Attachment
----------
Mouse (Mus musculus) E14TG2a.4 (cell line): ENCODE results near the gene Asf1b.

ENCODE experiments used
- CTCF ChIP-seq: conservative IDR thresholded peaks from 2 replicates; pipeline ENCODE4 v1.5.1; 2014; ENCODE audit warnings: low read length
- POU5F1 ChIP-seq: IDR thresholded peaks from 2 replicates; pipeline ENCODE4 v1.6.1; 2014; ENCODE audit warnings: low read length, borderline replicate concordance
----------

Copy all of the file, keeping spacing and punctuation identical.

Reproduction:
Mouse (Mus musculus) E14TG2a.4 (cell line): ENCODE results near the gene Asf1b.

ENCODE experiments used
- CTCF ChIP-seq: conservative IDR thresholded peaks from 2 replicates; pipeline ENCODE4 v1.5.1; 2014; ENCODE audit warnings: low read length
- POU5F1 ChIP-seq: IDR thresholded peaks from 2 replicates; pipeline ENCODE4 v1.6.1; 2014; ENCODE audit warnings: low read length, borderline replicate concordance